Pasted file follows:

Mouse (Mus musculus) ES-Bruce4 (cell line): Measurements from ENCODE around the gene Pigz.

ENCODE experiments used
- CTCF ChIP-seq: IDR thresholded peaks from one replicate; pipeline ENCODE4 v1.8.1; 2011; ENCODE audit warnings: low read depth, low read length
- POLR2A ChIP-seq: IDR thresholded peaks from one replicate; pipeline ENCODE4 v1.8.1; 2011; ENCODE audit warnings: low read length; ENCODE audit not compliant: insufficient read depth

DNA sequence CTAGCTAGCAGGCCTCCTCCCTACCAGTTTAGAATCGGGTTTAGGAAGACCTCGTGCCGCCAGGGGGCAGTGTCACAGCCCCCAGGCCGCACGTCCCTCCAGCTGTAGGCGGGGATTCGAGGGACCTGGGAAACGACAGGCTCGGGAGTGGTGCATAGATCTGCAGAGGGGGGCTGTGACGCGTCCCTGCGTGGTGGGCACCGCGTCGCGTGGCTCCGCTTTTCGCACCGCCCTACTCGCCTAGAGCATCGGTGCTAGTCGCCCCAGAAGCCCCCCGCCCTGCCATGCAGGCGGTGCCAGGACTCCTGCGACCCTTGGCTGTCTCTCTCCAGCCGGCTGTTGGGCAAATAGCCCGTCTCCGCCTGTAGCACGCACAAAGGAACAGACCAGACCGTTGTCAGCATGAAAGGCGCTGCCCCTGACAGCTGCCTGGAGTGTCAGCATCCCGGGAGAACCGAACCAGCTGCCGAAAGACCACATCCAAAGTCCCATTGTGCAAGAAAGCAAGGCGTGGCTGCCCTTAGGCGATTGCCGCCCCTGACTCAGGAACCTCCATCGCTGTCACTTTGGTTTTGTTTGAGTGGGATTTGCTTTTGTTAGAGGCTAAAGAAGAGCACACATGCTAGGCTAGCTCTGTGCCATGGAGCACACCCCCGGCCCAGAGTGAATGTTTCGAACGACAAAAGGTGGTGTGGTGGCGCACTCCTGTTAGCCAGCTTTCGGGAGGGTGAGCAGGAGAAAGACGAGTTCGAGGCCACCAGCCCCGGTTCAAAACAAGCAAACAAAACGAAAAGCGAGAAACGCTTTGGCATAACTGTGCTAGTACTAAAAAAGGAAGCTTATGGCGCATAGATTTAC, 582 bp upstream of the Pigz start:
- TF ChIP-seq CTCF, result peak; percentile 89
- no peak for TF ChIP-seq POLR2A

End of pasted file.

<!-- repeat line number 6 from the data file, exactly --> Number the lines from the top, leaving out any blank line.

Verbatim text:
- TF ChIP-seq CTCF, result peak; percentile 89